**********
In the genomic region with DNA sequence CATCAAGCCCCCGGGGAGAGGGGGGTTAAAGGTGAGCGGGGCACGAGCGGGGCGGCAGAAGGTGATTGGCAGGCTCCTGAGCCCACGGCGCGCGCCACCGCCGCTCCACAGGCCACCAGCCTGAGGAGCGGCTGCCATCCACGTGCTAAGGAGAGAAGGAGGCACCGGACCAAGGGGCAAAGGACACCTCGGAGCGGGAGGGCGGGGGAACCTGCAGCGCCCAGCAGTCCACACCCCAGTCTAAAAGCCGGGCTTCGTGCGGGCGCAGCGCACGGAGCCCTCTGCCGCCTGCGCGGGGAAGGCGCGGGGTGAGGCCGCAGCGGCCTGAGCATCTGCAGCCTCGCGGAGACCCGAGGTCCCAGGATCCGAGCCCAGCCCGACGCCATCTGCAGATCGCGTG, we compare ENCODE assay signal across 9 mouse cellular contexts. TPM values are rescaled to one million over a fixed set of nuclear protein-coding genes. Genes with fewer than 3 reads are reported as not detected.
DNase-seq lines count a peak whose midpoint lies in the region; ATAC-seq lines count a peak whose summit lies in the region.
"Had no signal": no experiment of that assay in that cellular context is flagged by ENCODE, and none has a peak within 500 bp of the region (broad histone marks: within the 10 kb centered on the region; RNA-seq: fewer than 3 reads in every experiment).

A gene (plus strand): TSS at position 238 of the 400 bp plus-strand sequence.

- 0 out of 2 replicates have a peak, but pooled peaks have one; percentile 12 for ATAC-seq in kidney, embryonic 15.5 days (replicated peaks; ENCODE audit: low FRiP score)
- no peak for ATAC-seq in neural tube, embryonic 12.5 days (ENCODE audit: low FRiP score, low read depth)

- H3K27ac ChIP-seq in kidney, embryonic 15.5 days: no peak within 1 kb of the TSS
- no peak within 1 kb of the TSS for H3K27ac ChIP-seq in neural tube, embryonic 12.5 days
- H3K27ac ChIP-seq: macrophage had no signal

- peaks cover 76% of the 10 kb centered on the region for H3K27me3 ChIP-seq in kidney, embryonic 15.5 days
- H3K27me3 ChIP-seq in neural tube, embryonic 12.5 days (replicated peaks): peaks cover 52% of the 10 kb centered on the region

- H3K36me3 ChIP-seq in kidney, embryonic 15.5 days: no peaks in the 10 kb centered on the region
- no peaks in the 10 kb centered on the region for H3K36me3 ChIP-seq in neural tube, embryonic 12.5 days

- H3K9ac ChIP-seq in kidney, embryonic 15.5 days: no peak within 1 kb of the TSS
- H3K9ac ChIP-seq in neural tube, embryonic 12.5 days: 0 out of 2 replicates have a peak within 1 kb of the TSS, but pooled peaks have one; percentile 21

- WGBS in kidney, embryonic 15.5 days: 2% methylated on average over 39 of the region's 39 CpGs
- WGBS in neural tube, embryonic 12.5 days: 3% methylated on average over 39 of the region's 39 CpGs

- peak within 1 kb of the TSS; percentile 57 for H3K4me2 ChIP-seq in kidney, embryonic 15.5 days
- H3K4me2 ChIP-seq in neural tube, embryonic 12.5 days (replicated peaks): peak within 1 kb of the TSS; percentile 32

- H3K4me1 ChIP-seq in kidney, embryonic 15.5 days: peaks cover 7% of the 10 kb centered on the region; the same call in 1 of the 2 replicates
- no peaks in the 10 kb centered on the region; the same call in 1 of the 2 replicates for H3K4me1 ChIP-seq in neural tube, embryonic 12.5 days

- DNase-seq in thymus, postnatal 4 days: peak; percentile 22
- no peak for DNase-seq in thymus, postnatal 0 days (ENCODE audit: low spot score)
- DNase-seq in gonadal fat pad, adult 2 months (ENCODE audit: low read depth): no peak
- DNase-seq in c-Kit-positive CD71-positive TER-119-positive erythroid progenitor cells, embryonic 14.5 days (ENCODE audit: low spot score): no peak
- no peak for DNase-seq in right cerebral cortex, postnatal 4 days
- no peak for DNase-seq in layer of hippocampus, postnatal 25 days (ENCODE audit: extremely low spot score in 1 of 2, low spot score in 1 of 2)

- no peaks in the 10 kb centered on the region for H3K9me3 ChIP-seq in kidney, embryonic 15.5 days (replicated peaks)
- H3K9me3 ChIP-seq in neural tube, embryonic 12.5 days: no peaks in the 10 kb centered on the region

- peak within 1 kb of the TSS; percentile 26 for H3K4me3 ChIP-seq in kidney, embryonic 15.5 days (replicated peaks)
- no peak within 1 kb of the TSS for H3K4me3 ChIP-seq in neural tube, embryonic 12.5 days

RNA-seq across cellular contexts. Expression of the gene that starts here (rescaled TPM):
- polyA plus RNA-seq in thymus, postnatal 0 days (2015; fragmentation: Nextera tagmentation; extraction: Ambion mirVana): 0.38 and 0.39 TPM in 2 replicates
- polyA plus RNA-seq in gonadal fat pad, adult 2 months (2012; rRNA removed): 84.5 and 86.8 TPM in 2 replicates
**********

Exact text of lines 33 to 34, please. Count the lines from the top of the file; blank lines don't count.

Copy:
- polyA plus RNA-seq in thymus, postnatal 0 days (2015; fragmentation: Nextera tagmentation; extraction: Ambion mirVana): 0.38 and 0.39 TPM in 2 replicates
- polyA plus RNA-seq in gonadal fat pad, adult 2 months (2012; rRNA removed): 84.5 and 86.8 TPM in 2 replicates